Organization remembers University of Iowa student Mollie Tibbetts on her 21st birthday

Mollie Tibbetts was born May 8, 1998. In celebration of her 21st birthday, family, friends, and organization Mollie’s Movement are asking people to donate $21 towards the restoration of the Brooklyn Opera House or do 21 random acts of kindness.


Mollie Tibbetts

Kinsey Phipps, News Reporter

Mollie Tibbetts would have turned 21 years old today.

Around the U.S., people are committing 21 acts of kindness or donating $21 today in University of Iowa student Tibbetts’ honor. Donations will go toward the restoration of the Brooklyn Opera House or the Mollie Tibbetts Memorial Fund for Child and Adolescent Psychiatry at the UI Stead Family Children’s Hospital.

Tibbetts’ 21st birthday celebration will be held from 4 to 6 p.m. today at the Michael J. Manatt Community Center in Brooklyn, Iowa. The event is hosted by Mollie’s Movement: Paying Kindness Forward and the Brooklyn Opera House.

Tibbetts went missing on July 18, and her body was found after more than a month of searching on Aug. 21. Cristhian Bahena Rivera was charged with first-degree murder in the case, and his trial is scheduled for Sept. 4.

This is the first year family and friends will celebrate her birthday without her.

Mollie’s Movement was founded by Joy Vanlandschoot, the owner of a print shop in Tibbetts’ hometown of Brooklyn, Iowa. Her print shop created missing posters during the search effort.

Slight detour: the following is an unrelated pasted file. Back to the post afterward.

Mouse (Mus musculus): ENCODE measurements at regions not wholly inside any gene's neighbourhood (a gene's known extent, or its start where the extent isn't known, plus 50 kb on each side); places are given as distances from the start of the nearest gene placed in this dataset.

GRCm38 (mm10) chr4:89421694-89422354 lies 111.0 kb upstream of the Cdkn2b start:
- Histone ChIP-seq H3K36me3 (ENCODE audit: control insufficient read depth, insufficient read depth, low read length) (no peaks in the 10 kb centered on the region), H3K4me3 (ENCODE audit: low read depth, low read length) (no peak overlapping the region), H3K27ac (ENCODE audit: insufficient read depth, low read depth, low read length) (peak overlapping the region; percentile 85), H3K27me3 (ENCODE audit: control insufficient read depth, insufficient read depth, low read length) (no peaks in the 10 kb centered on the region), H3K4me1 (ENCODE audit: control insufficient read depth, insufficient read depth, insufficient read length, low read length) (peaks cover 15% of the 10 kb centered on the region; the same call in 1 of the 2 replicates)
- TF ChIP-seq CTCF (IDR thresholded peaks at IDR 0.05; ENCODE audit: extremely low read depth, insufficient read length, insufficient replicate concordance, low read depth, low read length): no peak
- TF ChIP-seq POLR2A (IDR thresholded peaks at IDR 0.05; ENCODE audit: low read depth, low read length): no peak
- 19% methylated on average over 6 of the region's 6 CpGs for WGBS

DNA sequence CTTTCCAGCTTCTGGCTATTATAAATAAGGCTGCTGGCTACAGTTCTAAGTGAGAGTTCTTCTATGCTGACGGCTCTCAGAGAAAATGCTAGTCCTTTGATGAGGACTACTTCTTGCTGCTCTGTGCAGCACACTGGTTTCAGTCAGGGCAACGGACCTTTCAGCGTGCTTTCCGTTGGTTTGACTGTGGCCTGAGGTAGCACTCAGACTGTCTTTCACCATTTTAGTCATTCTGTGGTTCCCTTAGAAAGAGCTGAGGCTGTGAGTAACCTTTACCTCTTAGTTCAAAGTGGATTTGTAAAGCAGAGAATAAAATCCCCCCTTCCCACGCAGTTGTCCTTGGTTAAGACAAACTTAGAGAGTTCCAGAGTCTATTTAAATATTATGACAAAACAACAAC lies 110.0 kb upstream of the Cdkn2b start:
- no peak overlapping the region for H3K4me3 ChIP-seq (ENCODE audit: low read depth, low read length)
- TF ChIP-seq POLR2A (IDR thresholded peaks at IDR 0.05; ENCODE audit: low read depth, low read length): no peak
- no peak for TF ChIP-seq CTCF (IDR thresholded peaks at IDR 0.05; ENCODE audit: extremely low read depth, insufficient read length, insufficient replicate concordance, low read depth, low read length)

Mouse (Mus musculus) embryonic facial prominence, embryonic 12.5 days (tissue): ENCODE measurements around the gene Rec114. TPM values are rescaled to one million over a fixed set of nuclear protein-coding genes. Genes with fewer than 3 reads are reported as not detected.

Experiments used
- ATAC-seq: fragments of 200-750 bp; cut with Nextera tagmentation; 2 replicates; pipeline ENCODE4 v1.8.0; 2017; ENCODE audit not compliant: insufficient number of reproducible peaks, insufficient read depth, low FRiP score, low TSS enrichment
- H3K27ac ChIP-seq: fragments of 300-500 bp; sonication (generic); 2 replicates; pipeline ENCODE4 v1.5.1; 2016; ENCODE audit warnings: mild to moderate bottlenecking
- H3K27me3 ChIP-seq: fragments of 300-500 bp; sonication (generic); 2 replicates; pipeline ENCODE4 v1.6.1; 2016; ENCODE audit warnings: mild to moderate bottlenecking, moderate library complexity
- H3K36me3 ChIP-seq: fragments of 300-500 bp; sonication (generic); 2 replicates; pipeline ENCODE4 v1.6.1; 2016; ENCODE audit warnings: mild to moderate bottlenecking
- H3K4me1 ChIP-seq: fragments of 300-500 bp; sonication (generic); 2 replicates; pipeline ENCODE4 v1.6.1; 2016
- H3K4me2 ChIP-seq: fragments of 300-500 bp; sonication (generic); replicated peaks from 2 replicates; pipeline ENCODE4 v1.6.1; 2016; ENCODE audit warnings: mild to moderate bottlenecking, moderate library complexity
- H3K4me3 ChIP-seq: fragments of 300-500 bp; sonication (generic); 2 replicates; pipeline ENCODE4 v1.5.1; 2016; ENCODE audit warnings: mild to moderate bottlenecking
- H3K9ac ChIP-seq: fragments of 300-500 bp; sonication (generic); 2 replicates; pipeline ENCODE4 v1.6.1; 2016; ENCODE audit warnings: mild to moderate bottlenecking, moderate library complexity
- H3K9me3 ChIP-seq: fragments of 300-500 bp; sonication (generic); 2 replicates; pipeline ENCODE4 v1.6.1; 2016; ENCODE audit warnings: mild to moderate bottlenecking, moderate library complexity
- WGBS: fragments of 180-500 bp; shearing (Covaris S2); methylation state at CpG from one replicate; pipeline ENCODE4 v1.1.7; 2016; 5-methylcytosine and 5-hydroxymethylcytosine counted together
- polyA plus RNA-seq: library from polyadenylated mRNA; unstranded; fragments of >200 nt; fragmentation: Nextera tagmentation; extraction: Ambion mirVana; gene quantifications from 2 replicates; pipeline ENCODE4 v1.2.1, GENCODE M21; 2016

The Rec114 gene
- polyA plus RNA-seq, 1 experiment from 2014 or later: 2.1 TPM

RELATED: Trial for man accused of killing Mollie Tibbetts will be moved out of Poweshiek County

Mollie’s Movement now serves to spread awareness and help find other missing adolescents across the country and sponsors the social-media hashtag #MilesforMollie. Runners dedicate miles completed to Tibbetts, who was a runner.

Around a month ago, Vanlandschoot reached out to the Tibbetts family to speak about having a celebration for her 21st birthday. She knew about Tibbetts’ love for the arts, and with a view of the Brooklyn Opera House restoration right outside her window, Vanlandschoot decided it was the perfect way to get the community involved in keeping Tibbetts’ memory alive.

Tibbetts’ cousins organized an effort in Iowa City. Select businesses in eastern Iowa with a Mollie’s Movement poster up agreed to donate 10 percent of profits on her birthday to the Tibbetts Memorial Fund for Child and Adolescent Psychiatry.

“I feel like it’s necessary to remember someone for all they are,” Vanlandschoot said. “We should remember her faith, kindness, and love of the arts. This is a great time to honor that.”

Brian Manatt, the president of Brooklyn Community Development, oversees the restoration project. He agreed to the idea with one condition: It’s a celebration of Tibbetts’ life, not a fundraiser for the Brooklyn Opera House. 

RELATED: Tibbetts trial moved to Woodbury County 

Manatt spoke with the father of Tibbetts, Rob Tibbetts, about the idea. Manatt was sold on the celebration idea after hearing Rob Tibbetts speak about his wish to ensure his daughter is remembered as a positive light rather than as a victim.

“He can say he raised a wonderful young woman,” Manatt said. “We are proud to be part of remembering how Mollie was a person.”

Restoration for the Brooklyn Opera House began in 2014. Officials have raised more than $2 million and are expected to reopen the facility at the end of this year.

Rob Tibbetts remembered his daughter in a press release for her birthday celebration.

“Mollie was extraordinary in so many ways, but her gift was her genuine interest in the people she met,” Rob Tibbetts said. “She saw in us all our best qualities and characteristics — our most heartfelt desires and aspirations and all the things we love about the world. Mollie took those things and made them her own, in her own distinct way. In doing so, her life was an evolving tapestry of the very best of us. Mollie was an irresistible reflection of everything we love in ourselves and why we will all love her so dearly for the rest of our lives.”